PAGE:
4
$\begingroup$

I'm currently working from Zwiebach's A First Course in String Theory, Second Edition, and I am wondering about the following question (which is paraphrased):

"Use the equation $$ \Gamma(z) = \int_0^\infty dte^{-t}t^{z-1},~Re(z)>0 $$ to show that for $Re(z)>0,$

$$\Gamma(z)=\int^1_0dtt^{z-1}\left(e^{-t}+\sum\limits_{n=0}^{N}\frac{(-t)^n}{n!}\right)+\sum\limits_{n=0}^{N}\frac{(-1)^n}{n!}\frac{1}{z+n}+\int^\infty_1dte^{-t}t^{z-1},$$ and explain why the above right hand side is well defined for $Re(z)>-\left(N+1\right).$ It follows that the right hand side provides the analytic continuation of $\Gamma(z)$ for $Re(z)>-\left(N+1\right).$ Conclude that $\Gamma(z)$ has poles at $z=0, -1, -2,\cdots,$ and give the value of the residue at $z=-n,$ where $n\in\mathbb{Z}_{\geq 0}.$"

I understand why the gamma function has poles whenever $z$ is $0$ or a negative integer, because of the recursive formula for the gamma function, $\Gamma(z+n+1)=(z+n)\Gamma(z)$ and I calculated the residue by this method instead, ie. $$\left(z+n\right)\Gamma(z)=\frac{\Gamma(z+n+1)}{\left(z+n-1\right)!}\to \frac{(-1)^n}{n!},$$ and in the series above I see the issue with $z+n=0$ but I do not see how to derive this above formula for the gamma function. If a hint could be posted that would be preferable, since this is for my own interest.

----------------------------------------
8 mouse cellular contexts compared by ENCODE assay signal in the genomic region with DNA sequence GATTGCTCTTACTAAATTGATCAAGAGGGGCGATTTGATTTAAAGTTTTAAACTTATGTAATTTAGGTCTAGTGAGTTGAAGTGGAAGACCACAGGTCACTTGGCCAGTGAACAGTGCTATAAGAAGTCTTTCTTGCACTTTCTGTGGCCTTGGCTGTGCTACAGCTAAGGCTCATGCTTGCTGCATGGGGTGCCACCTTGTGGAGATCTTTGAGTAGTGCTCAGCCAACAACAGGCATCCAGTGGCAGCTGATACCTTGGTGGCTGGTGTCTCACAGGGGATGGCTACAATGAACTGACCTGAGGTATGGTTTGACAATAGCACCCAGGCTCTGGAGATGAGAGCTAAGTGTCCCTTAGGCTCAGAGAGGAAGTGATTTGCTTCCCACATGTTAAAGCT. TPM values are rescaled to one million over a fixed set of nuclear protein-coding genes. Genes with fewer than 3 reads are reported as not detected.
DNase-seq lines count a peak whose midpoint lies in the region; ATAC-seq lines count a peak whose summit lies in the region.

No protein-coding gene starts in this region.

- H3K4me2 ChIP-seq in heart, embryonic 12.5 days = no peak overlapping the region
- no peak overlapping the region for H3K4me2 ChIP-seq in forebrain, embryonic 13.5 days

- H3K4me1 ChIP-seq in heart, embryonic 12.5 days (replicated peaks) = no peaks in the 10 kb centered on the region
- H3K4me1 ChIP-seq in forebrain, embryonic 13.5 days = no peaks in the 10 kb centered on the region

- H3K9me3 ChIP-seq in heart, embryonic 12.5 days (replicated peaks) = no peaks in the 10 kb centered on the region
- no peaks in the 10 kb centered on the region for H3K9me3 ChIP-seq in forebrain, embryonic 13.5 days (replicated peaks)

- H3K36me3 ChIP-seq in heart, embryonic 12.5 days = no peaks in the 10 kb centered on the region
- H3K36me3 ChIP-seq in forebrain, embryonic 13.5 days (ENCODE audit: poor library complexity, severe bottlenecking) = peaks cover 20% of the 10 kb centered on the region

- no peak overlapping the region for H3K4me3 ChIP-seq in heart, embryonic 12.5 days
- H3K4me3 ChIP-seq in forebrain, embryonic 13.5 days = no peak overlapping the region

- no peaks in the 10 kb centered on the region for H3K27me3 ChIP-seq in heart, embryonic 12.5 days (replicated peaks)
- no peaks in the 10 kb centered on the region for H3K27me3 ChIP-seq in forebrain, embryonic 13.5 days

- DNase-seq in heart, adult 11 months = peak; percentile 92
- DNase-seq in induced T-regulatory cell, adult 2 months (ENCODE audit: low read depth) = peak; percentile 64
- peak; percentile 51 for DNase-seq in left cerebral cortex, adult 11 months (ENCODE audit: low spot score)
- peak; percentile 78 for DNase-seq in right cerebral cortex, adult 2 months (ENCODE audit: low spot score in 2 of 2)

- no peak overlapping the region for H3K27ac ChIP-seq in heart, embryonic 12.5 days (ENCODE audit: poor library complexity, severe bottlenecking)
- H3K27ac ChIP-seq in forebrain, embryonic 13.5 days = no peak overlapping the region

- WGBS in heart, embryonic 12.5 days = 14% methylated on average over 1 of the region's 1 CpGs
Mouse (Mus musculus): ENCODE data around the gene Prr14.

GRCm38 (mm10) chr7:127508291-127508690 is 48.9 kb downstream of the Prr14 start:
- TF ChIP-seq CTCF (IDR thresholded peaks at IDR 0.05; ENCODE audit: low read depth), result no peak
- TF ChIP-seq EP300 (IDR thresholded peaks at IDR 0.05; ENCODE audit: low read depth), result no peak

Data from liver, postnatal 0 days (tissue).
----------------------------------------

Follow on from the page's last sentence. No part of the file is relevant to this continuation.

$\endgroup$
0
$\begingroup$

In your series expansion, fix some n for which you want the residue, and multiply both sides by $z+n$, you'll get the same result.

$\endgroup$
0
$\begingroup$

If the problem is to derive the above formula then note that for ${\rm Re \ } z>0$: $$ \int_0^1 t^{z-1} t^n \; dt = \frac{1}{n+z}$$ This shows that the two sums cancel out completely. The rest then combines to the usual Gamma function integral. Now, you should argue that the first integral extends to any ${\rm Re\ } z>-(N+1)$, simply because you have increased the order of the zero at $t=0$ and that the other sum also extends provided $-z$ is not an integer. After that the residues pop out easily from the second sum.

$\endgroup$

Your Answer

By clicking “Post Your Answer”, you agree to our terms of service, privacy policy and cookie policy

Not the answer you're looking for? Browse other questions tagged or ask your own question.